Small River Lee - Waltham Cross
The Small River Lee continues to flow southwards and is met by Theobald’s Brook from the West.
Trinity Marsh Ditch flows north into Theobald’s Brook
Post to the south Freezy Water
Post to the west Waltham Cross
Post to the north Waltham Cross
Post to the east Waltham Abbey
Became part of the bypass road in the 1970s.
Holdbrook Primary School – small local primary school
Jones Scrapyard once covered munch of this area and was used as a location in the film “Goldfinger”
Britannia Business Park
Steelcase. A metal furniture company originating from the USA.
Reynolds National Distribution Centre. In 1945 William Reynolds had a fruit and veg stall in Ridley Road Market, Hackney, and by the 1980s was supplying to restaurants in London and beyond. They later moved to Spitalfields market and since 2000 have opened a chain of depots throughout the country. This site was opened in 2005 under William’s grandson, Tony
White and Co., Removal business opened in Portsmouth in 1871. The business is still family owned with 200 vehicles. The firm started with passengers’ baggage from Atlantic liners and now undertakes all types of domestic and international removals with offices round the world.
Railway goods yard – gates still in place. Industrial and trading area.
Eleanor Cross Road
Previously called Waltham Lane
Post office. Royal Mail depot
Conservative Club. Imperial Hall was a reading room and library given by Lady Meux in 1896. Boxing matches were held herein the 1940’s and in the 1960s pop music performers. A bar and dance hall was opened by Derek Walker-Smith, M.P. in 1974
55 Kentucky Fried Chicken. This site had been the Queens Head pub which was once a 19th cottage and has long been closed.
Railway Bridge, replaced a level crossing
Britannia Court flats. On the site of the Britannia pub which had an 18th core and was an old farmhouse
107-109 1840s house, in commercial use.
St Cyprian church was built in 1893 for Waltham New Town in a road then called The Crescent by John Crawter. for a time it was served by the Brotherhood of the Holy Cross, and a curate in order to serve people from the estate which replaced the New Town. This failed to happen and the church was closed in 1973
The Friary Care home. This appears to cover some of the site of St.Cyprian’s Church
214-224 Durkan House. Durkan are a building construction company. The building was previously known as Britannica House built in the 1960s on the site of the Maclanco sweet factory. Pan Britannica Industries was a small agrochemicals company best known for Baby Bio liquid plant food.
White Hart Court. On the site of a pub which dated from 1669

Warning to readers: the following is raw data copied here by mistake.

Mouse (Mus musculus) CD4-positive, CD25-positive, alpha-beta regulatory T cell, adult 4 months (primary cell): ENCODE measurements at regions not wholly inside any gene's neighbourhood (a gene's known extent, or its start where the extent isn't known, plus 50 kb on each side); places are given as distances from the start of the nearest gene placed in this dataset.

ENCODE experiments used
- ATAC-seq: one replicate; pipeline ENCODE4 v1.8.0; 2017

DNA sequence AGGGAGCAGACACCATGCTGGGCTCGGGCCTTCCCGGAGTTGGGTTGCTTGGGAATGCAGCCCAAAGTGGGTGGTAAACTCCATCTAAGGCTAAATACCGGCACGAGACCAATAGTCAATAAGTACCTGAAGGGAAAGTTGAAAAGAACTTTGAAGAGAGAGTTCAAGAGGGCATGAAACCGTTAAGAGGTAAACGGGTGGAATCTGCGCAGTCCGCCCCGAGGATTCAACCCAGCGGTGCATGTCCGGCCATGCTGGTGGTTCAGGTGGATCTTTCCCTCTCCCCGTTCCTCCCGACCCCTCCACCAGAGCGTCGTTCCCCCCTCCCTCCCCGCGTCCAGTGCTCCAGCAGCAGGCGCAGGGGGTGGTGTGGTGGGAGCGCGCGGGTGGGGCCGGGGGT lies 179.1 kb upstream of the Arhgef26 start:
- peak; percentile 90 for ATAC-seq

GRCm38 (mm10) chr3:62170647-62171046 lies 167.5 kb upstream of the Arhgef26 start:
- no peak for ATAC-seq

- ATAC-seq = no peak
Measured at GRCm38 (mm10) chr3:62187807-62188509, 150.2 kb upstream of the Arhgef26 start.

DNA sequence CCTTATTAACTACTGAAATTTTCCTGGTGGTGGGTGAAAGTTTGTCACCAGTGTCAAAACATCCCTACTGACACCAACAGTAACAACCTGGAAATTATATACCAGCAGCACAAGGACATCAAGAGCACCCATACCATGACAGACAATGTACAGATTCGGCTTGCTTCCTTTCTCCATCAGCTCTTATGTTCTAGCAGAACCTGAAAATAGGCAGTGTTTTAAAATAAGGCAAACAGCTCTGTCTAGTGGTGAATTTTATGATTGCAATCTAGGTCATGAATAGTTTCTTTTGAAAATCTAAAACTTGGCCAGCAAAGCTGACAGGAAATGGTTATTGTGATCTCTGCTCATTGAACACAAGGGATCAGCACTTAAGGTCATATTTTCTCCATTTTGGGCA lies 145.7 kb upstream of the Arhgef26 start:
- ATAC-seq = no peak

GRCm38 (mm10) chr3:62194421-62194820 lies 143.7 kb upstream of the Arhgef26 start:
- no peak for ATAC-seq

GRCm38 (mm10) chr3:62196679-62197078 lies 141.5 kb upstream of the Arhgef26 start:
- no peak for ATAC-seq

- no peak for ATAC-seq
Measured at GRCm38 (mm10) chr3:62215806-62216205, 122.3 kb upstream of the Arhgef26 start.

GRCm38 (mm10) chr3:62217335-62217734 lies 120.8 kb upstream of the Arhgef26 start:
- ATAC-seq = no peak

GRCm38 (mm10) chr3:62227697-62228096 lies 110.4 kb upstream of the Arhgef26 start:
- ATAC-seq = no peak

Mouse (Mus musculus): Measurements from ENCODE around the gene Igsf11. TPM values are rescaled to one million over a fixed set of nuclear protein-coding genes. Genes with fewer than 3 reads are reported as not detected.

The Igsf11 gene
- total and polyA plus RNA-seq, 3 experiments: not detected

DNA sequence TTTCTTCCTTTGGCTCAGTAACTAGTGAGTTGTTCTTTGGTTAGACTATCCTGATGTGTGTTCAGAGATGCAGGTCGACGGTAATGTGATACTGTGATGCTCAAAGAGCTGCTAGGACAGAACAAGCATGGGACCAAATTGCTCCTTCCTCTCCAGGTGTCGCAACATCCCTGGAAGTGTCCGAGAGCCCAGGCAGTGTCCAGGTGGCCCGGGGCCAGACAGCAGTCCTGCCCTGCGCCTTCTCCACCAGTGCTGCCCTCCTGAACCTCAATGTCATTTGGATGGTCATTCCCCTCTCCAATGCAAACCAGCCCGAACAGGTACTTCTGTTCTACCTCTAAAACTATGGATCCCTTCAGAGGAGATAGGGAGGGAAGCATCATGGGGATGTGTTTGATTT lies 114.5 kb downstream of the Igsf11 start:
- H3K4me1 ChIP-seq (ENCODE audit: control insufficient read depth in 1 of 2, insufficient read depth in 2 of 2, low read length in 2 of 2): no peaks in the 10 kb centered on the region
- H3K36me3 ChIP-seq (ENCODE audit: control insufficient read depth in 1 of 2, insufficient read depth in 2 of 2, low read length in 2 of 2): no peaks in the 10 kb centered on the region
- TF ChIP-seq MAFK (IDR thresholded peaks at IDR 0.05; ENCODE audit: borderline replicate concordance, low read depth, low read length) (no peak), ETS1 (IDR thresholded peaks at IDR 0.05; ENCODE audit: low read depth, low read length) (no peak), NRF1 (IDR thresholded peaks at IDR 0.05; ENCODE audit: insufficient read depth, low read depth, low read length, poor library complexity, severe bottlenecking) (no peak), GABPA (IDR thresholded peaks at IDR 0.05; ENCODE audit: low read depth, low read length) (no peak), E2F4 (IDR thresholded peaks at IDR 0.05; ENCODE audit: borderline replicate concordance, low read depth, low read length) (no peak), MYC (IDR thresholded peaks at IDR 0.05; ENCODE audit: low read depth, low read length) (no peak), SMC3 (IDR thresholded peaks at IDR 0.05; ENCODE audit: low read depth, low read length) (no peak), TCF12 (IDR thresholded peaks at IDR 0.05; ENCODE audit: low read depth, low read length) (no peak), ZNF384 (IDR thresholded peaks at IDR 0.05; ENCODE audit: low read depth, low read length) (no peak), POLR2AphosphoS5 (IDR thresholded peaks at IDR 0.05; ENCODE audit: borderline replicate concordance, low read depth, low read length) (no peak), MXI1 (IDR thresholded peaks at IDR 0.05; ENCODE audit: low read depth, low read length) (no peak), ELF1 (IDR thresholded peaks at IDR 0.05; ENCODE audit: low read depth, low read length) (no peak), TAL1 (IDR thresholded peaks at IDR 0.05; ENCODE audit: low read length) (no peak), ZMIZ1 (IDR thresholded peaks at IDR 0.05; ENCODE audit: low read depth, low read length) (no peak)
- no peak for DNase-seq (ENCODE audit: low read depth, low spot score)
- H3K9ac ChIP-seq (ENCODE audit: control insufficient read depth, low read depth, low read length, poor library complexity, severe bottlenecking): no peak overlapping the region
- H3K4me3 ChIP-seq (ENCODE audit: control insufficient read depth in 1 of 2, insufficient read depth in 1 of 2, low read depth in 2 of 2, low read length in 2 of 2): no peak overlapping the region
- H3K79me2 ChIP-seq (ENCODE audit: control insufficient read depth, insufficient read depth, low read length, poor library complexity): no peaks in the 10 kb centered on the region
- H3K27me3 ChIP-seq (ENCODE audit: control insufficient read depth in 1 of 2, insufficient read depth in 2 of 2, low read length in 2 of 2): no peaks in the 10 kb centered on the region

Greenfield House. 1750. Demolished. This 18th house stood on the east side of the street, at the junction which is now Monarch's Way. Prior to demolition it was owned by the County Council and used as a nursery school.
262 Temple Court flats on the site of Temple Bar pub
Kwick Fit. The site was once a blacksmiths founded in 1806 by James Mold and then the Morris family.
207 The Vine. A 16th timber-framed inn on a main route out of London. It was given a brick casing in the 18th but is now roughcast. Waltham Cross is a common variety of grape grown worldwide and developed at the Royal Nurseries slightly to the east of here in the 1860s. The pub itself operates on a different site nearby in a building from the 1970s. The original building is now used as offices.
The Immaculate Conception and St. Joseph. Built 1931 and Replaced 1857 church which is now at the rear. Eleanor Hall was used as the church but is now being replaced.
Hall behind the church which was the original St.Joseph’s School, since replaced. It was founded in 1900 with help from Lady Meux.
41A Bar Ab – it was previously The Happy Pig
Pavilions Shopping Centre. Built in the late 1960s.
Gallows sign for the Four Swans pub which was demolished for the development of the Pavilions Centre. The sign originally went across the street. The Swans date from 1858 and were elm but replaced in fibreglass moulded from the originals. The pub itself dated to 1606- although it is said to be where Eleanor’s body rested in 1291.
Electricity Company. Showrooms which were originally built for the North Metropolitan Electric Supply Company 1920s.
Eastern Gas Office and showroom. Originally built for the Cheshunt and Waltham Abbey Gas Company
The Cross. This was an ‘Eleanor Cross’. It was erected here in 1291 by Edward I in memory of his wife Eleanor of Castile whose body is said to have rested in the Four Swans Inn on the way from Nottinghamshire, where she died, to Westminster for burial. A cross was erected at each nightly stopping place but only three remain. They were erected to a basic design but with some variations. The original sculptor was Alexander of Abingdon, with masons Nicholas Dyminge de Reyne and Roger Crundale. The second and third stages were rebuilt in 1832-3 by W B Clarke and in 1885, under a committee formed by Sir Henry Bruce Meux roadway was altered and the replica of the Cross was carved from Ketton stone. It was again renovated in 1950-3, Thus much of it, including the statues, are replicas. It is a hexagon with the lowest stage with shields, arches, and gables. The middle stage has three statues in niches and the Third has single arches. The three-step base is surrounded by 19th iron railings